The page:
This week we’re looking at one of the most precise science books I’ve encountered this year. This week, we’re looking at Unique by David Linden.
Given the topics Linden discusses here – among them sex, gender, sexuality, race, experience, even memory and sense – it is incredibly easy, maybe even tempting, for many authors of science books to wax at least somewhat political even while discussing the science of a given topic. Indeed, many do.
Linden does not, and that is one of the greatest strengths of this book.
Instead, Linden focuses *exactly* on where the science of the issue currently is, and says it with a fair degree of specificity. Such as instead of saying “many”, he’ll say “30%” – even if the exact number may be 27.84% or 32.16%, “30%” is close enough for those of us just trying for a general understanding of the topic at hand, and far more precise than many authors will give. Further, if the science is changing or inconclusive on a given topic, Linden notes this as well, at times even clearly noting where he himself has reviewed the research at hand.
Ultimately, the book does a truly remarkable job of explaining what we currently know about the science of human variance and how all of these combinations form to make an individual… well, an individual. Truly a remarkable read, and one that many would do well to read. 🙂 Very much recommended.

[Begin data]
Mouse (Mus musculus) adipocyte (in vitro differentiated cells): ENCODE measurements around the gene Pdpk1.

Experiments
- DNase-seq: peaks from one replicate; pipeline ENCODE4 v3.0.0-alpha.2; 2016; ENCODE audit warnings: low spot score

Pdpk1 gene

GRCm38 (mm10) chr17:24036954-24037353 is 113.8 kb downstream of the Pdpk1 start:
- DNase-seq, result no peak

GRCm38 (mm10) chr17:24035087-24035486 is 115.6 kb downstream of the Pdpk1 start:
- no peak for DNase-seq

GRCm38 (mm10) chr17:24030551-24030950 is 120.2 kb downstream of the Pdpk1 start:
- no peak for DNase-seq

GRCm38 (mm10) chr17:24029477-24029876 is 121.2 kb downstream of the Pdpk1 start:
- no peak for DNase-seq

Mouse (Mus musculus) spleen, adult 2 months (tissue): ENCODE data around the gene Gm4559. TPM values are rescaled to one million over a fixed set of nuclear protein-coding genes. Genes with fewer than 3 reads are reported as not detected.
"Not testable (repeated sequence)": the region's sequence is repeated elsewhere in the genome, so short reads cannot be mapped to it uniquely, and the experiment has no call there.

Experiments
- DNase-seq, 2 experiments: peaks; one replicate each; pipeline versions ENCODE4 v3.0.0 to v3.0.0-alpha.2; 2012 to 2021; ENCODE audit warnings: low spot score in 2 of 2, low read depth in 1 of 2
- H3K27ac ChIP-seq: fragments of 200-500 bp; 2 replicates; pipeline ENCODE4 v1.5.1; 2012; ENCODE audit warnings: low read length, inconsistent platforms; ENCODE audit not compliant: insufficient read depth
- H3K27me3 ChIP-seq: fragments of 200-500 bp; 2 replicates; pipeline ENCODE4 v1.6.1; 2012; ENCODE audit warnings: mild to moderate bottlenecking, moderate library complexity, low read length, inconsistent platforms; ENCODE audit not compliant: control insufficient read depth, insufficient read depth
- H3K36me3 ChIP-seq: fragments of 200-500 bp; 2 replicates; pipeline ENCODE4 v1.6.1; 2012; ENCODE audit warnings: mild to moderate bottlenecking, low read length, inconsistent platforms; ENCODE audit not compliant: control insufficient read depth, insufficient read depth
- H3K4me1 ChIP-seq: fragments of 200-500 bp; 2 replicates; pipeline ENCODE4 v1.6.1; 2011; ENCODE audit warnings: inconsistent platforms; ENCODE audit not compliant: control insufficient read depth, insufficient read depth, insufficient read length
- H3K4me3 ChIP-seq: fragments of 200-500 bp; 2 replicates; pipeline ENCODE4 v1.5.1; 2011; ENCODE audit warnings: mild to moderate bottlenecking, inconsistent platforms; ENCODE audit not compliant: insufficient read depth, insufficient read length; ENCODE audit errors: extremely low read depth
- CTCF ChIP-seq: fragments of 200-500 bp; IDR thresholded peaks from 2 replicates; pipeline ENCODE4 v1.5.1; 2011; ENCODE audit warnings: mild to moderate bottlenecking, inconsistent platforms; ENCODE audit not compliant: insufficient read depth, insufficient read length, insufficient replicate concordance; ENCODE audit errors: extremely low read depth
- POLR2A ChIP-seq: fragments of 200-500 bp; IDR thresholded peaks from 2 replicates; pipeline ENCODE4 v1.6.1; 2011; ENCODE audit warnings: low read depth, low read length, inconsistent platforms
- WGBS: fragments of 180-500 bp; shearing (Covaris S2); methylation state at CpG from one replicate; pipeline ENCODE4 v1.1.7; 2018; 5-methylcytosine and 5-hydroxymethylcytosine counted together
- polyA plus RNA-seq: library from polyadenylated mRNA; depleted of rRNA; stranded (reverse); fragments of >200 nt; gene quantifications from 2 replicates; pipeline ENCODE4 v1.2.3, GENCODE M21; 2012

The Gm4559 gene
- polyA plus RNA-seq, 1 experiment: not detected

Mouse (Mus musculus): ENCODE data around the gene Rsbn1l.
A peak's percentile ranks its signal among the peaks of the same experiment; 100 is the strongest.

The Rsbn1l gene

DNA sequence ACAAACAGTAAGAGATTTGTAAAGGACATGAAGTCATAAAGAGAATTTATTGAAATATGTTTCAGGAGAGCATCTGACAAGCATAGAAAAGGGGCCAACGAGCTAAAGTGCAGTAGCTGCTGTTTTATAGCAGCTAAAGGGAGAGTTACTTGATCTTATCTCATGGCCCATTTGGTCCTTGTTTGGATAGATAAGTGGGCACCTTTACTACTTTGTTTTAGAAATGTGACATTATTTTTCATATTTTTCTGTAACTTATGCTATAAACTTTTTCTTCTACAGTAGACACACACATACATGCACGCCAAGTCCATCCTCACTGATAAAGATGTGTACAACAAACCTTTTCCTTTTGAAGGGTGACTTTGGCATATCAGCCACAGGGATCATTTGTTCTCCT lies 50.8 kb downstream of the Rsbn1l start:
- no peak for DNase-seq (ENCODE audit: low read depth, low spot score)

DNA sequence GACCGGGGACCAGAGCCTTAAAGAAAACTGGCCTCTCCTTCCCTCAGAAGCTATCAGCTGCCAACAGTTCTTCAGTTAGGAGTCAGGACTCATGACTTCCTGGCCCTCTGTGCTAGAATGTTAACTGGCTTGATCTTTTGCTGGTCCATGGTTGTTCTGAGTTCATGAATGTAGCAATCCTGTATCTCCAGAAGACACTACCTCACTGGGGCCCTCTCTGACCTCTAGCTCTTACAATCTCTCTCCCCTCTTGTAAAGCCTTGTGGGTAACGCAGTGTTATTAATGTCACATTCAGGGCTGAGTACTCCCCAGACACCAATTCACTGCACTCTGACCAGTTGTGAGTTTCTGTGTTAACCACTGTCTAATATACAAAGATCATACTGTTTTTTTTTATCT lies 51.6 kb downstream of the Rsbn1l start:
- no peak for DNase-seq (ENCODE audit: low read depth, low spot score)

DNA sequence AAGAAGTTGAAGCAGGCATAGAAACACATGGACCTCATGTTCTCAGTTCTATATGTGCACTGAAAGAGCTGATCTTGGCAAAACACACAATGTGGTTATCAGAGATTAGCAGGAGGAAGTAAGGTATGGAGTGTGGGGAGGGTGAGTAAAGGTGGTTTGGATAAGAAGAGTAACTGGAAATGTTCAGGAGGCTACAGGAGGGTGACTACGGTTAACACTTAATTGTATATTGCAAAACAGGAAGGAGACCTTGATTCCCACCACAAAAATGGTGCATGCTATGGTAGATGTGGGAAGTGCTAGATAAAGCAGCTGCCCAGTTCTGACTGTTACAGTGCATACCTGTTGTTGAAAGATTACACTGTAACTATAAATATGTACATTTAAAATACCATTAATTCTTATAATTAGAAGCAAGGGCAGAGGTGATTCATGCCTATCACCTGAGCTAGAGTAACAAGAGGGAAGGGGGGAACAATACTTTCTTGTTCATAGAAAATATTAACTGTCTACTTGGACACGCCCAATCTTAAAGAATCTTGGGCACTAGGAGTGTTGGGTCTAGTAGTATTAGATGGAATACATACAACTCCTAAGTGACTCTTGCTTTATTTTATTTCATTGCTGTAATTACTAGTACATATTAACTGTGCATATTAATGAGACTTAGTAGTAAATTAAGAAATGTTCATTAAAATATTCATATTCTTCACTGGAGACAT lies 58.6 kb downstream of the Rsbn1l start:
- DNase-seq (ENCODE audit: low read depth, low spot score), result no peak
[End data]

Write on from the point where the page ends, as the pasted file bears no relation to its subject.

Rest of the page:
As always, the Goodreads/ BookBub review:
Utterly Fascinating. With this book, David Linden looks to the genetic – and thus, biological – factors of human individuality, from sex to race to neurology to senses and everything in between. The science is well documented – roughly 30% of the version of the book I read is bibliography – and recent – some citations were from 2019, when presumably the book was being written. It is also well balanced politically, stating with a fair degree of exactitude what the science currently says on any number of issues without going into the political debates surrounding those issues – including sex, gender, sexuality, and race specifically. Overall truly a fascinating deep dive that is incredibly readable while also being so exact, and thus one of the better science books I’ve encountered this year. Very much recommended.